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Donna Morelli is a staff writer for the Bay Journal based in Harrisburg. She's the former director of the Pennsylvania office of the Alliance for the Chesapeake Bay. .(JavaScript must be enabled to view this email address).

Pennsylvania judge halts pipeline construction after multiple problems

Two-week delay ordered to review spills, well contamination from Mariner East 2 pipeline project

  • July 27, 2017
A large drilling mud spill occurred in a wetland by Letort Spring Run, a renowned trout stream near Carlisle.  (Donna Morelli) Map of Mariner pipeline construction (Energy Transfer Partners)

A Pennsylvania judge has put a two-week hold on all drilling for a controversial pipeline construction project that’s had multiple spills and sparked complaints of well contamination.

The Pennsylvania Environmental Hearing Board ordered Sunoco Pipeline L.P. late Tuesday to stop all horizontal directional drilling underneath waterways on its 350-mile Mariner East 2 pipeline after a series of leaks or spills of drilling fluid and the contamination of private water supplies.

The board, an appeals body for state regulatory decisions, heard arguments last week from several environmental groups seeking a permanent injunction on construction.  They described 61 spills of drilling mud, including one of 160,000 gallons into an exceptional value wetland, and drilling damage to wells that forced 15 families to evacuate their homes.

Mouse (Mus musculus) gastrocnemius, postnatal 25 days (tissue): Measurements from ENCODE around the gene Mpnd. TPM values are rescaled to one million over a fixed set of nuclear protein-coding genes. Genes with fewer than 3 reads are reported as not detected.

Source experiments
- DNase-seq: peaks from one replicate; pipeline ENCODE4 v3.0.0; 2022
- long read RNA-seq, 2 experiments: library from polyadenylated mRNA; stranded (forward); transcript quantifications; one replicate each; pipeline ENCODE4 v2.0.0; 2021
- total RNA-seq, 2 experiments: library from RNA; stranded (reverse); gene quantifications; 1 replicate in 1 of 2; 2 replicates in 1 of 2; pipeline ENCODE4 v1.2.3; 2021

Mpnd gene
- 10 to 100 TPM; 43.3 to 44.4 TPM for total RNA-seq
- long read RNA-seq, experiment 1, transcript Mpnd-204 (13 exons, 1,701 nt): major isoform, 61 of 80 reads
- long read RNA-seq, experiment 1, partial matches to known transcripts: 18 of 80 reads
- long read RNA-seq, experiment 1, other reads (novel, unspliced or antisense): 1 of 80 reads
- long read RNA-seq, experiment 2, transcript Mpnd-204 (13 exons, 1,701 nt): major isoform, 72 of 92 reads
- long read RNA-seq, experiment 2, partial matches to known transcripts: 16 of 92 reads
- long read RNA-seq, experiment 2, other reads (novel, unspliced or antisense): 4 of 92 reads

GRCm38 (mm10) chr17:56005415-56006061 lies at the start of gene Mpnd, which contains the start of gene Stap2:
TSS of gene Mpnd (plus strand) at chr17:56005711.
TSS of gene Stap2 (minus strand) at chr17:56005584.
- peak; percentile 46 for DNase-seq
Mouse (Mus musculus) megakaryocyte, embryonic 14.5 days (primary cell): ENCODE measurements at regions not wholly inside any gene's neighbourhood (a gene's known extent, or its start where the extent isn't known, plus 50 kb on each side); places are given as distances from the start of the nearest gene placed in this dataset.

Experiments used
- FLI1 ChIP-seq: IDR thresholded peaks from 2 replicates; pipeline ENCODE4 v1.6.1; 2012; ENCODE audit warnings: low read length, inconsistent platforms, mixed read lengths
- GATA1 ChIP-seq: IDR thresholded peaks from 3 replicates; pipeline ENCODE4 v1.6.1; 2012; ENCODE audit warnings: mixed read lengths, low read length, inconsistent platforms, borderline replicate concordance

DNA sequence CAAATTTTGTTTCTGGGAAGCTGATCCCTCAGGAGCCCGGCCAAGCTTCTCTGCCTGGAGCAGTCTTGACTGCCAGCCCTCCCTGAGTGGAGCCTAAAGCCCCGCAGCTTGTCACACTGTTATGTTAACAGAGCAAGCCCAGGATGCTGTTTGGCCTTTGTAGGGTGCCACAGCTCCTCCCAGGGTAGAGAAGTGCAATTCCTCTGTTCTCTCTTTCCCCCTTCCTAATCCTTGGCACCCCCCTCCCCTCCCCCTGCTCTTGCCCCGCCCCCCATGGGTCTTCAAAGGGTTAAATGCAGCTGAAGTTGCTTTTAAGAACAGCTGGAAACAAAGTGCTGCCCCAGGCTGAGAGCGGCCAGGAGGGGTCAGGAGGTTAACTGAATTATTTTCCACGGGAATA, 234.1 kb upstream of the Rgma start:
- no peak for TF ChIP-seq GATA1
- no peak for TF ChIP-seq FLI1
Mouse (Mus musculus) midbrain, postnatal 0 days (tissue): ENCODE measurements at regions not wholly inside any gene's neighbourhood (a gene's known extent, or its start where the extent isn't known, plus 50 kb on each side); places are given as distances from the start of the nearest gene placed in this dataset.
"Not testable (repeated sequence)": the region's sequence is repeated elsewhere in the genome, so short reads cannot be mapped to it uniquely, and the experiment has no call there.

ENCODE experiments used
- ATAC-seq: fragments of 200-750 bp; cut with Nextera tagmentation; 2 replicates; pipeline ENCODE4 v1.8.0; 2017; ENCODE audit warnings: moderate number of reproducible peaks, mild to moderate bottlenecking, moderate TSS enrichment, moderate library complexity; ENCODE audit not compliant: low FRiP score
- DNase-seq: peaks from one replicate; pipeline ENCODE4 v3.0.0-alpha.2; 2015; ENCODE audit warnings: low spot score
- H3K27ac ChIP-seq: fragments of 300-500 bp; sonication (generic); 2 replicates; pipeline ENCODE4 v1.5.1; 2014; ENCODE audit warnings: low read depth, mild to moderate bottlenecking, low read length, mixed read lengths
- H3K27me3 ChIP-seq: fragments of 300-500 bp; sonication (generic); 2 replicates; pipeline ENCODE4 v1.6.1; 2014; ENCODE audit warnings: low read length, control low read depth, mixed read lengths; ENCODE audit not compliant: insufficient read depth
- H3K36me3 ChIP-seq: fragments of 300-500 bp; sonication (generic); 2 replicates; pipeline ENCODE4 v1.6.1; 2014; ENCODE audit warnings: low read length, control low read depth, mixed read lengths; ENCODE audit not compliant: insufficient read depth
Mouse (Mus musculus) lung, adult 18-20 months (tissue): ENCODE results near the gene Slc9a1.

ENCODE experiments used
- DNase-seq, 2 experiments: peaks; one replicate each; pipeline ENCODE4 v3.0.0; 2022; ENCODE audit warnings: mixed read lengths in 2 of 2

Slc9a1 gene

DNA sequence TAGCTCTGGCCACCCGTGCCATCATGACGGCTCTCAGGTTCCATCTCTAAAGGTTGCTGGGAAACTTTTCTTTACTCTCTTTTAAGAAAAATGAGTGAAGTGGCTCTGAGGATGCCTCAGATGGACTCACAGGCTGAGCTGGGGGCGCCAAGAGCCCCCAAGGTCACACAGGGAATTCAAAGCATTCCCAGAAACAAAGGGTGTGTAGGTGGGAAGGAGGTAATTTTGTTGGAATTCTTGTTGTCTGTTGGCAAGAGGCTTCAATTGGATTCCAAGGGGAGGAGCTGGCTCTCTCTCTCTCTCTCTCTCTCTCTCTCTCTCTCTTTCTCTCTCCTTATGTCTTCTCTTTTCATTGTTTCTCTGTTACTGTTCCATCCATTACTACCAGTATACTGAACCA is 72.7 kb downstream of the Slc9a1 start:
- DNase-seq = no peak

The Mariner East 2 project is the only pipeline under construction of three planned to cross Pennsylvania to carry the natural gas products from Marcellus Shale wells in the northern and western parts of the state.  Mariner East 2 is an expansion of an existing Sunoco pipeline that carries natural gas from Ohio and western Pennsylvania to its Marcus Hook facility in Delaware County. The pipeline traverses 17 counties in the southern part of the state.

The Clean Air Council, the Delaware Riverkeeper Network and the Mountain Watershed Association, Inc. had filed appeals in February contending that state permits for the project are deficient and that Sunoco’s construction plans were faulty. This week’s decision halts construction until a full hearing, now scheduled Aug. 7.

“The [DEP] permits were massively deficient, the construction is designed wrong and pipe is being laid in the wrong places,” said Alex Bomstein, senior litigation attorney for the Clean Air Council. Bomstein said that the DEP permitted the pipeline to proceed despite hundreds of pages of comments from opponents that pointed to these same flaws. 

The injunction affects 55 active construction sites and another 168 sites where the company plans to drill beneath a stream and install pipe.  This method, called horizontal directional drilling, is thought to be more environmentally friendly than trenching, where all water is removed from a section of stream temporarily while pipe is laid across the bottom.